Who in the heck is Clarence Saunders? Good question. However; with what Clarence Saunders did on September 6, 1916, some put him right up there with Henry Ford bringing the automobile to the mass market. All of us take his 100-year old genius idea for granted today and every week. So, what did Clarence Saunders do in Memphis, Tennessee back in 1916?
I know you weren’t around in 1916, but what Mr. Saunders did that day revolutionized the retail industry—especially retail grocery—forever. With that first Piggly Wiggly store, he introduced the world to the “self-service” model. Prior to September 6, 1916, customers would race to a grocery store, wait in a line, make their way up to the counter, give their order to one of the clerks, and wait for the clerk to go into a back room. The clerk would find the items, sometimes measure them out, bag the items, and total up the cost.
Often shoppers would wait, and wait, and wait a long time. On top of that, grocery item quality was inconsistent and prices were not listed. Two clerks could charge two different prices for the same item. Home delivery or store credit came at a very high markup …but that was the customer experience of the day.
Clarence Saunders changed all that. For the first time, customers could walk aisle after aisle and see—and touch—more than 1000 products.
Just imagine…Instead of having clerks weigh out staples such as flour, customers could grab pre-weighed bags of flour. They could also weigh out their own produce. Every item had displayed pricing associated with it—typically lower than the traditional grocery stores. Shoppers could actually look at similar products from different manufacturers and compare brands and pricing. Customers could also access refrigerated displays that showcased butter, milk, and more.
Because cash was the only accepted form of payment, shoppers also got for the first time a printed receipt. The Piggly Wiggly stores typically offered four times the selection of the traditional grocery store.
But Saunders did not stop there in re-defining the grocery customer experience. In addition to introducing refrigerated foods and cash registers to itemize purchases, he offered shopping baskets, put small hooks over each product so employees could change out pricing easily when necessary, and installed long lights that made each aisle bright and allowed shoppers to see products better. Soon Piggly Wiggly grocery stores were popping up around the country.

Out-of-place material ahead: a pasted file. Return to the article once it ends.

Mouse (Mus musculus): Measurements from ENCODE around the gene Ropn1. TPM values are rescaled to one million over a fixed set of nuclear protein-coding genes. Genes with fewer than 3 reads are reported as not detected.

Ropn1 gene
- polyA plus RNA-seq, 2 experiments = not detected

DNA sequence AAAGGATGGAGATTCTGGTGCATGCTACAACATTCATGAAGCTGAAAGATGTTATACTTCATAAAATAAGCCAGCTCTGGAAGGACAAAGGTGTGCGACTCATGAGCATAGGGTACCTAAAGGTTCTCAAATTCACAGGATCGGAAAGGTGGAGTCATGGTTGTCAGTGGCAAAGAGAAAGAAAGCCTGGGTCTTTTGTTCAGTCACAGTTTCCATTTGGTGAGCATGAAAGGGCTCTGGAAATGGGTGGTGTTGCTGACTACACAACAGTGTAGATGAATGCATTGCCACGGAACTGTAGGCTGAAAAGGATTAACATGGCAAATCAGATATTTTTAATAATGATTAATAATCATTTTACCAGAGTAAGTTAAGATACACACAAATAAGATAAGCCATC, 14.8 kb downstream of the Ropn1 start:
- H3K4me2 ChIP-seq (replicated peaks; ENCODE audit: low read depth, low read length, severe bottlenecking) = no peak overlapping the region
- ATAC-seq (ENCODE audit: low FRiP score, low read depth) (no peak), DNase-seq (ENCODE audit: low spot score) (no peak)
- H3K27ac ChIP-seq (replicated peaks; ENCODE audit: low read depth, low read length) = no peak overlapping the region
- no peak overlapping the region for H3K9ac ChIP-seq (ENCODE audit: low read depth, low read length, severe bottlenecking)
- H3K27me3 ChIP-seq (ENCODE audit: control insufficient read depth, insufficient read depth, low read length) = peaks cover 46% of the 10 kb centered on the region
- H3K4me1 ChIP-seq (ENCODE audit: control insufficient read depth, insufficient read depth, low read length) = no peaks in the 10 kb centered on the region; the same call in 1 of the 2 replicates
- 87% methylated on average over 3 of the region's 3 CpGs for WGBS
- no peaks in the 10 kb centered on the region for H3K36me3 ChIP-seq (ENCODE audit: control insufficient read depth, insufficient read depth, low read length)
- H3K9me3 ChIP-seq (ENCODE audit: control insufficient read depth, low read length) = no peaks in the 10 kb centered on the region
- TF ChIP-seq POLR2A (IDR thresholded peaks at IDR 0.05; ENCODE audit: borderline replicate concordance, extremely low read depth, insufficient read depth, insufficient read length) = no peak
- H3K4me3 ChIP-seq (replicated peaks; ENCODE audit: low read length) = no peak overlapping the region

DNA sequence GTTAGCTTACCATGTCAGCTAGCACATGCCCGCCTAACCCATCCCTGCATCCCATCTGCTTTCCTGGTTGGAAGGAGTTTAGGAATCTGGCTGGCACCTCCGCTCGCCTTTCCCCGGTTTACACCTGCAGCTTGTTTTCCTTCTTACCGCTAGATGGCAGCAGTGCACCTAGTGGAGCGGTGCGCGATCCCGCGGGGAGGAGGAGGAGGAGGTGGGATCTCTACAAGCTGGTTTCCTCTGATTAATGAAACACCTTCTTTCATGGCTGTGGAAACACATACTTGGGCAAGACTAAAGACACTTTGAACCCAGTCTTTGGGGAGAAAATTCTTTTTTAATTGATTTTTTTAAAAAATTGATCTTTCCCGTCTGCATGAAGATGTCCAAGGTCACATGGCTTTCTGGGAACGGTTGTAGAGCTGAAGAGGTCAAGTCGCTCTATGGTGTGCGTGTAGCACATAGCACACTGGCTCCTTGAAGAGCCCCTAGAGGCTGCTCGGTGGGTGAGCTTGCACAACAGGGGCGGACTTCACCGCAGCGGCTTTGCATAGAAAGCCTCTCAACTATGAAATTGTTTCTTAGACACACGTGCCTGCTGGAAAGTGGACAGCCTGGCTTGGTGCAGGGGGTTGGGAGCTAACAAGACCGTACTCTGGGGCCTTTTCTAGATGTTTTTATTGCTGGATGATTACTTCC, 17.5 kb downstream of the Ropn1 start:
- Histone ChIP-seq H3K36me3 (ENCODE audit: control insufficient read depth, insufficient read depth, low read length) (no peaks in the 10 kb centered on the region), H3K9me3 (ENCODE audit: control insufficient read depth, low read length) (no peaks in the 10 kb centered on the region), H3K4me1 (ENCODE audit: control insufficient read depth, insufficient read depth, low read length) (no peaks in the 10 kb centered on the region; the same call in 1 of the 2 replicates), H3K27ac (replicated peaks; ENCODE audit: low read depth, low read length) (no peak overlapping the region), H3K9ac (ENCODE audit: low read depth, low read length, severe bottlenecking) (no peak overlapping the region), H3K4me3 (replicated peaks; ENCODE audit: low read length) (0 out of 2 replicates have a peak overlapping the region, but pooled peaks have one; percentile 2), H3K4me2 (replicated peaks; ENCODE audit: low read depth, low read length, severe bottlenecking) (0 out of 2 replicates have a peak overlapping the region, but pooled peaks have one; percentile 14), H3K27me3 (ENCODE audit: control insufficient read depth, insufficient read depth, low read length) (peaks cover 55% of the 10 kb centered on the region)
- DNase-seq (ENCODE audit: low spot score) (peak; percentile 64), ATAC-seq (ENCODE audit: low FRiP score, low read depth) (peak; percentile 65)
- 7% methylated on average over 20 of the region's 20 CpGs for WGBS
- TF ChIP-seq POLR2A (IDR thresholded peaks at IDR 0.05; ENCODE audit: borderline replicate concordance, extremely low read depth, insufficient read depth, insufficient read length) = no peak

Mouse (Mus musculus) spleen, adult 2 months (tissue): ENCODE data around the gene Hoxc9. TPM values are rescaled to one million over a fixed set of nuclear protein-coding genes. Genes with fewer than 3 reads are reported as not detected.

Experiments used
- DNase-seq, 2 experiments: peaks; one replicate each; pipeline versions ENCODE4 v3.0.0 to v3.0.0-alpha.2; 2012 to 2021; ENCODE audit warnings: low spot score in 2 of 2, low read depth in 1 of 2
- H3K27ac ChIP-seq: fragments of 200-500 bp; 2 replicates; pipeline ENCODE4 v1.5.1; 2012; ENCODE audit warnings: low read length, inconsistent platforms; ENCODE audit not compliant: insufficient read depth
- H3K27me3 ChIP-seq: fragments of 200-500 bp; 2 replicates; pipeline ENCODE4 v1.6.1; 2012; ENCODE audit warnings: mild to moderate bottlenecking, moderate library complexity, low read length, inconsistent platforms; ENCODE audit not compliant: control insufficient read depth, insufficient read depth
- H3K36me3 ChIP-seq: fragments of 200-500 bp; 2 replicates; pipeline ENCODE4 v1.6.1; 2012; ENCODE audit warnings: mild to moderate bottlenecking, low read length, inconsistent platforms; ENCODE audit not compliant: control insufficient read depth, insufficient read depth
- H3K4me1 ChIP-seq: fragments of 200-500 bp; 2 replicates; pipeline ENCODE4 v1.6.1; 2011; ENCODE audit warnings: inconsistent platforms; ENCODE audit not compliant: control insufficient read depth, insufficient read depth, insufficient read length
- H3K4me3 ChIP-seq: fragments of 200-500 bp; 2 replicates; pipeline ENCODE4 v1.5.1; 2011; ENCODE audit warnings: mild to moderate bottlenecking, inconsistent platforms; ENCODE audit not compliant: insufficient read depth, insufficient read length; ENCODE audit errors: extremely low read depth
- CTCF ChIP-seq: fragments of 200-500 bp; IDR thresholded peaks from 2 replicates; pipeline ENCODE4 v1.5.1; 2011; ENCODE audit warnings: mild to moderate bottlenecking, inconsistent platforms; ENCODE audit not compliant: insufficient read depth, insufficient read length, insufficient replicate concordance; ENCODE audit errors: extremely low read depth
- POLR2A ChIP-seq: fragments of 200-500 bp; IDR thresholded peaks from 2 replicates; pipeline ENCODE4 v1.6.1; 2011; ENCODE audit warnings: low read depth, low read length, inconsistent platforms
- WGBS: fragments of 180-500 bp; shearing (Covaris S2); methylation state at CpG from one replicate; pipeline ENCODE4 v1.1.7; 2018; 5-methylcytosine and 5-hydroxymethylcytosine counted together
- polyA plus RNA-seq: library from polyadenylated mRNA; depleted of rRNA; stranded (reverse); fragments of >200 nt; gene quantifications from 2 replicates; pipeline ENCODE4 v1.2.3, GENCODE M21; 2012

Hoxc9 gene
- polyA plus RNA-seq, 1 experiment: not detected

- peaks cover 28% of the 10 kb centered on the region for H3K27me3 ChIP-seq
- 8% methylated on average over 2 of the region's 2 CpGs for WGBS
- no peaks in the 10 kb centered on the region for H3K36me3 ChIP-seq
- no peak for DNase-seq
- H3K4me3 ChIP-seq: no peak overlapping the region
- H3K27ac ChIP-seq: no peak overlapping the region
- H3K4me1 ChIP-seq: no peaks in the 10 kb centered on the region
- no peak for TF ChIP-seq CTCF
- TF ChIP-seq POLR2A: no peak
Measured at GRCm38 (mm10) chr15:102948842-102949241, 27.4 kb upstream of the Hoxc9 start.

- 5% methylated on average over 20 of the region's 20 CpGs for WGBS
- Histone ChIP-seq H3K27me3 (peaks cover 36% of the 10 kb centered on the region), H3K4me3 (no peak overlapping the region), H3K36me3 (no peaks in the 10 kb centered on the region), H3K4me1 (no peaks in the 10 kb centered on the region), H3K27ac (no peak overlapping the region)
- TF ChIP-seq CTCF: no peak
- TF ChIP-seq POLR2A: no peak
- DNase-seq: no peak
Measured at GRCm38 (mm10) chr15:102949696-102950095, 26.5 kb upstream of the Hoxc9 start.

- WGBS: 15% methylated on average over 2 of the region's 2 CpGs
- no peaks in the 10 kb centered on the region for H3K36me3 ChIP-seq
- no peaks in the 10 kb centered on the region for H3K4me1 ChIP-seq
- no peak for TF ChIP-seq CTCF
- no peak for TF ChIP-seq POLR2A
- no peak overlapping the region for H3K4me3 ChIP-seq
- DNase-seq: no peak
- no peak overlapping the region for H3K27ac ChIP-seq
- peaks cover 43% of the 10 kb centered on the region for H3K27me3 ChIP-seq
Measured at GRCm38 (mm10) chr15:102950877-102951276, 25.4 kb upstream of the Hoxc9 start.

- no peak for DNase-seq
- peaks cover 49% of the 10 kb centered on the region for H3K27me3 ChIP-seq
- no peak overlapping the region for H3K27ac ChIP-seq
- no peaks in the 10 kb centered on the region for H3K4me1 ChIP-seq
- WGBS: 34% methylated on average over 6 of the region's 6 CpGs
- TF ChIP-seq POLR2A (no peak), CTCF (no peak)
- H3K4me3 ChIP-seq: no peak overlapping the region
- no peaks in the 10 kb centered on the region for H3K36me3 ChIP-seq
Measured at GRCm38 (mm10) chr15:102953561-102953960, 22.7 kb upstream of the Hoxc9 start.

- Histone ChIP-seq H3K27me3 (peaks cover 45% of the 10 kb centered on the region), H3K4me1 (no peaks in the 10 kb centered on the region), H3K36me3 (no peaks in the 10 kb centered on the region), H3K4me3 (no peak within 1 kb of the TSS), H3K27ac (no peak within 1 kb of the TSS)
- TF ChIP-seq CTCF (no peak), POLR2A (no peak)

Not everyone embraced the new self-service model. Some claimed that shoplifting would be a serious issue. Others felt the “cash only” approach and the lack of home delivery would be a deal-breaker. Some shoppers just found change and Saunders’ model unappealing. Saunders’ answer? Storytelling. He ran a lot of ads. In one effective ad he focused on a shopper who did not want to handle a stick—so she went across the street to a traditional grocery store where she paid a lot more have the same products gathered and bagged for her.
Mr. Saunders believed in his model and in his customers. He trusted them to do the right things. He also felt that with Piggly Wiggly offering lower prices; wider, brighter aisles; more selection; higher quality goods; and a lot of conveniences, shoppers would not only try out the self-service model—they would come back time and time again. Advertising and his new customer experience would drive awareness, reach, engagement, and more.
The customer experience that Clarence Saunders dreamed up in 1916 soon made its way to clothing stores and every other form of retail. Sam Walton expanded upon the idea and created Walmart, the largest, self-service, retail business.
What about today’s B2B marketers? What kind of customer experiences are we capable of creating?
I know that here at Kwanzoo, we have already started following Piggly Wiggly with our non-conventional name. But beyond that, we are creating “Account-Based (ABM) Experiences for Global B2B Enterprises that tie effective display advertising and website channels with global reach and insights for sales development reps to enrich the experience for our customer.
I’ll admit it, before we offered Account-Based Experiences we had “shoppers” who were waiting and waiting and waiting for results that met their expectations with ABM display advertising. But as Clarence Saunders empowered his shoppers with consistent access, choice, availability, and pricing, we have empowered our shoppers with deep and global targeting, reach, reporting, and personalization.
Within months of rolling out its new CX model, Piggly Wiggly slashed its business costs by more than two thirds. At Kwanzoo, we have been able to drive down our cost per engaged buyer (key metric you should be tracking) to $30-$50.
Even though Clarence Saunders’ self-service model debuted more than 100 years ago, it doesn’t mean that you can’t do the same thing today. Challenge yourself. But be sure to have the business objectives that are driving your CX enhancement nailed down. If you need help determining your business objectives, here is a chart from MarketingChartswith research from Data & Marketing Association, Winterberry Group, and Pitney Bowes which should help. Then take your revised customer experience model, business objectives, trust, and advertising, and go change the world. (Having a crazy company name probably wouldn’t hurt either…) Good luck.